Space Environment – Implications for Spacecraft Design
Adverse interactions between the space environment and an orbiting spacecraft may lead to a degradation of spacecraft subsystem performance and possibly even loss of the spacecraft itself. This two-day course presents an introduction to the space environment and its effect on spacecraft. Emphasis is placed on problem solving techniques and design guidelines that will provide the student with an understanding of how space environment effects may be minimized through proactive spacecraft design.
Each student will receive a copy of the The Space Environment: Implications for Spacecraft Design (Revised & Expanded), a complete set of course notes, including copies of all slides used in the presentation, and a comprehensive bibliography.
Who should attend:
Engineers who need to know how to design systems with adequate performance margins, program managers who oversee spacecraft survivability tasks, and scientists who need to understand how environmental interactions can affect instrument performance.
- Introduction. Spacecraft Subsystem Design, Orbital Mechanics, The Solar-Planetary Relationship, Space Weather.
- The Vacuum Environment. Basic Description – Pressure vs. Altitude, Solar UV Radiation.
- Vacuum Environment Effects. Pressure Differentials. Solar UV Degradation, Molecular Contamination, Particulate Contamination.
- The Neutral Environment. Basic Atmospheric Physics, Elementary Kinetic Theory, Hydrostatic Equilibrium, Neutral Atmospheric Models.
- Neutral Environment Effects. Aerodynamic Drag, Sputtering, Atomic Oxygen Attack, Spacecraft Glow.
- The Plasma Environment. Basic Plasma Physics – Single Particle Motion, Debye Shielding, Plasma Oscillations.
- Plasma Environment Effects. Spacecraft Charging, Arc Discharging, Effects on Instrumentation.
- The Radiation Environment. Basic Radiation Physics, Stopping Charged Particles, Stopping Energetic Photons, Stopping Neutrons.
- Radiation in Space. Trapped Radiation Belts, Solar Proton Events, Galactic Cosmic Rays, Hostile Environments.
- Radiation Environment Effects. Total Dose Effects – Solar Cell Degradation, Electronics Degradation; Single Event Effects – Upset, Latchup, Burnout; Dose Rate Effects.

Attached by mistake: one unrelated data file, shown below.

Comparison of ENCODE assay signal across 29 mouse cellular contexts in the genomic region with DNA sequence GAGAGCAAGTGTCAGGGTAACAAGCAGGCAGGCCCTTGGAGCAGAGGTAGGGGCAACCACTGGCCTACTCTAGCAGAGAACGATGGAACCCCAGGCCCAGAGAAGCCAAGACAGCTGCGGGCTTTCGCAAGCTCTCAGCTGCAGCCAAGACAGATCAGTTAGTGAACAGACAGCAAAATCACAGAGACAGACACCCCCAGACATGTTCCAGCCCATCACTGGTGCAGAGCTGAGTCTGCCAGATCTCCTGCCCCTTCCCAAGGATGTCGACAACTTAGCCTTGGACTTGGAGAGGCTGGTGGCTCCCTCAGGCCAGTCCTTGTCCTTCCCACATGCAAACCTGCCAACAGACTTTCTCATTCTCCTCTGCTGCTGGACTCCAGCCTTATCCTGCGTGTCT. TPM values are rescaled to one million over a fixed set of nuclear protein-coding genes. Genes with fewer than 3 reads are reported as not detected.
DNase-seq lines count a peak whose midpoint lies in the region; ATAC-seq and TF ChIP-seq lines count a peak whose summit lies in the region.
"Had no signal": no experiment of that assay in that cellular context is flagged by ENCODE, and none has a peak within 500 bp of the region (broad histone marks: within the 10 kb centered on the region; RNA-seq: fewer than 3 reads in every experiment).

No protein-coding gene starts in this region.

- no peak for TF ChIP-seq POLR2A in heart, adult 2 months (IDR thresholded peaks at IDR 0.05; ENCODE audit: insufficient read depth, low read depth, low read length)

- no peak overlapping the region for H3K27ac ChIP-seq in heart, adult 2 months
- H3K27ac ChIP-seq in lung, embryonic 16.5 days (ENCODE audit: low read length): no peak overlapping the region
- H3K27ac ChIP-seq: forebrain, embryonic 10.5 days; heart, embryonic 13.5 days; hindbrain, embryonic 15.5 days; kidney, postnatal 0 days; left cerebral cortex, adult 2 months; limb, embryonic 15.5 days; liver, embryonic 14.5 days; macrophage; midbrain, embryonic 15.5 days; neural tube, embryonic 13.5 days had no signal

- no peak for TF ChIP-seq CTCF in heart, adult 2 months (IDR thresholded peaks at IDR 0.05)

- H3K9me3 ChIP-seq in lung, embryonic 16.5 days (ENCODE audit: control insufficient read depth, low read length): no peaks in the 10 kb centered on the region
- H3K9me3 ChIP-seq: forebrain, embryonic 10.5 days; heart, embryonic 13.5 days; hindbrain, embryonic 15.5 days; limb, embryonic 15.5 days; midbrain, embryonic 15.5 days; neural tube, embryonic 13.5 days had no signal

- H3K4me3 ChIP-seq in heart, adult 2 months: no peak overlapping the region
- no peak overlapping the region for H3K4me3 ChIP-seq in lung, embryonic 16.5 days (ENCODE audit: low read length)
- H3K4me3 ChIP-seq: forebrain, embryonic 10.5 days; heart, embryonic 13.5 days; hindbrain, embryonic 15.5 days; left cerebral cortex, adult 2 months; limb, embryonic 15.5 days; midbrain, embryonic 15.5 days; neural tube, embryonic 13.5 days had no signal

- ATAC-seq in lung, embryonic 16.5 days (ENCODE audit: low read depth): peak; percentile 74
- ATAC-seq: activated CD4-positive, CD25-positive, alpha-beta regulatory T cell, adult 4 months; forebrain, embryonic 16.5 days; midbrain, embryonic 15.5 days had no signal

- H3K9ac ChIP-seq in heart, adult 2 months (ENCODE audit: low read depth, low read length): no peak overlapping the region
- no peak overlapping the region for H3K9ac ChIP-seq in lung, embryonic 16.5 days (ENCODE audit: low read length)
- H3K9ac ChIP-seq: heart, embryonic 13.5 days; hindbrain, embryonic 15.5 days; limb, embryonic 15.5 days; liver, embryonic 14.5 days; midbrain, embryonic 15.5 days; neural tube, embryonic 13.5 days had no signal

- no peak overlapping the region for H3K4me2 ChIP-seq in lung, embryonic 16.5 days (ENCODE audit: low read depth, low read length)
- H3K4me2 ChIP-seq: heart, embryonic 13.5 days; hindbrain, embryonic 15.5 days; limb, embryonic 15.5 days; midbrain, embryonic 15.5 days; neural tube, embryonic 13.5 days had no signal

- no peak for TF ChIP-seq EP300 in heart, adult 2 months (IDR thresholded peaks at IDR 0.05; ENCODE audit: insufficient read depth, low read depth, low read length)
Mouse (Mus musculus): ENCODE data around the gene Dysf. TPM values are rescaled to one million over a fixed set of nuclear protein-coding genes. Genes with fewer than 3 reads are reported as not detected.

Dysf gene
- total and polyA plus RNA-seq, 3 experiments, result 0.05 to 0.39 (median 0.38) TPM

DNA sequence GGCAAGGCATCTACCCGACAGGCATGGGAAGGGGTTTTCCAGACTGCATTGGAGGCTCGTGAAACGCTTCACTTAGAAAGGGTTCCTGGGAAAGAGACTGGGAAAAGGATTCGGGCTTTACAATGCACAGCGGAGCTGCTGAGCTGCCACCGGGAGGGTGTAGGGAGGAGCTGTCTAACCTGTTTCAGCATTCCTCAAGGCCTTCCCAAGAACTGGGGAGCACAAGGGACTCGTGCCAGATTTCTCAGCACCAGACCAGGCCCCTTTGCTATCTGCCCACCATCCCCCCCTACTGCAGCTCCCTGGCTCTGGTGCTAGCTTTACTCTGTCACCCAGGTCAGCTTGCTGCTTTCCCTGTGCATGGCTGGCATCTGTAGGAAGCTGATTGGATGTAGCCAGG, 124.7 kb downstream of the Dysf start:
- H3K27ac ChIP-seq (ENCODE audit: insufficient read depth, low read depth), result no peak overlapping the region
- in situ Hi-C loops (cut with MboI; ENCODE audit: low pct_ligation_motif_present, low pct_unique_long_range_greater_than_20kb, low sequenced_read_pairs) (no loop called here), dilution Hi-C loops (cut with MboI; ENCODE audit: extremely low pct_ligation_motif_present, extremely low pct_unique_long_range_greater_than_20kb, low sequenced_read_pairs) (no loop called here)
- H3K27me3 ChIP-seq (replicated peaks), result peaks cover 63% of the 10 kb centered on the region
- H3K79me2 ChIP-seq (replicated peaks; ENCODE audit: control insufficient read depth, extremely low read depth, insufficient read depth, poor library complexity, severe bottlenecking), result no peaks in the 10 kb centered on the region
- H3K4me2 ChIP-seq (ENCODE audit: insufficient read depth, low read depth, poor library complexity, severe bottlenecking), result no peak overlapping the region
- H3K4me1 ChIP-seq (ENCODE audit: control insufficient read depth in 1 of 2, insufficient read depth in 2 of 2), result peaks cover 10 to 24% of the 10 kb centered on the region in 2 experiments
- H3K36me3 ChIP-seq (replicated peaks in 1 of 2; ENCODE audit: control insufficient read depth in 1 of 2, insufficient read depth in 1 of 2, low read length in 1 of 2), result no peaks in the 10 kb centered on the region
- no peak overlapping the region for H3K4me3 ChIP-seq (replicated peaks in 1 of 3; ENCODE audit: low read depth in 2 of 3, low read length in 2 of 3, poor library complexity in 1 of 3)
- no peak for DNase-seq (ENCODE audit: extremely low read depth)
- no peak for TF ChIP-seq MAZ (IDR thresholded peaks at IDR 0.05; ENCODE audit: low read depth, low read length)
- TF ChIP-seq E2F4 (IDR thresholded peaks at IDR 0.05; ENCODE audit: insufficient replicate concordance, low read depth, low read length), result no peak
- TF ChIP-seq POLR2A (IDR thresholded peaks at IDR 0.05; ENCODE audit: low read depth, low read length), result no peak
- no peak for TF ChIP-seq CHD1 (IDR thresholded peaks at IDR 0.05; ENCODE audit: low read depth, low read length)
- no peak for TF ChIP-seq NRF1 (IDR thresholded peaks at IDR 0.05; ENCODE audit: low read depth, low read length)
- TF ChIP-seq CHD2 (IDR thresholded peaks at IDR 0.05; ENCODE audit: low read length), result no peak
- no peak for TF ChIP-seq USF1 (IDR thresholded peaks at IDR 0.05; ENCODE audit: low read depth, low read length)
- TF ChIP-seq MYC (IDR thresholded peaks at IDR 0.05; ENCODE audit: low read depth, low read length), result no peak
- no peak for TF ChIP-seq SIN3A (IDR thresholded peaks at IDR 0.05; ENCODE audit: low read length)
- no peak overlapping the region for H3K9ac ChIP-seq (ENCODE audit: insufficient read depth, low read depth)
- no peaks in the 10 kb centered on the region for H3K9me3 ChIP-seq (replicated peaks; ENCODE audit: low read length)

- The Micrometeoroid and Orbital Debris Environment. Hypervelocity Impact Physics, Micrometeoroids, Orbital Debris.
- Additional Topics. Environmental Space Station; Models and Tools; Available Internet Resources.
There is, to my knowledge, no other book that provides its intended readership with an comprehensive and authoritative, yet compact and accessible, coverage of the subject of spacecraft environmental engineering.
James A. Van Allen, Regent Distinguished Professor, University of Iowa.
I got exactly what I wanted from this course – an overview of the spacecraft environment.The charts outlining the interactions and synergism were excellent.The list of references is extensive and will be consulted often.
Broad experience over many design teams allowed for excellent examples of applications of this information.
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SCHEDULING: If this course is not on the current schedule of open enrollment courses and you are interested in attending this or another course as an open enrollment, please contact us at (410)956-8805 or firstname.lastname@example.org. Please indicate the course name, number of students who wish to participate. and a preferred time frame. ATI typically schedules open enrollment courses with a 3-5 month lead-time. To express your interest in an open enrollment course not on our current schedule, please email us at email@example.com.
Dr. Alan C. Tribble has provided space environments effects analysis to more than one dozen NASA, DoD, and commercial programs, including the International Space Station, the Global Positioning System (GPS) satellites, and survival surveillance spacecraft. He holds a Ph.D. in Physics from the University of Iowa and has been twice a Principal Investigator for the NASA Space Environments and Effects Program. He is the author of four books, including the course text: The Space Environment – Implications for Space Design, and over 20 additional technical publications. He is an Associate Editor of the Journal of Spacecraft and Rockets, and Associate Fellow of the AIAA and a Senior Member of the IEEE. Dr. Tribble recently won the 2008 AIAA James A. Van Allen Space Environments Award. He has taught a variety of classes at the University of Southern California, California State University Long Beach, the University of Iowa, and has been teaching courses on space environments and effects since 1992.
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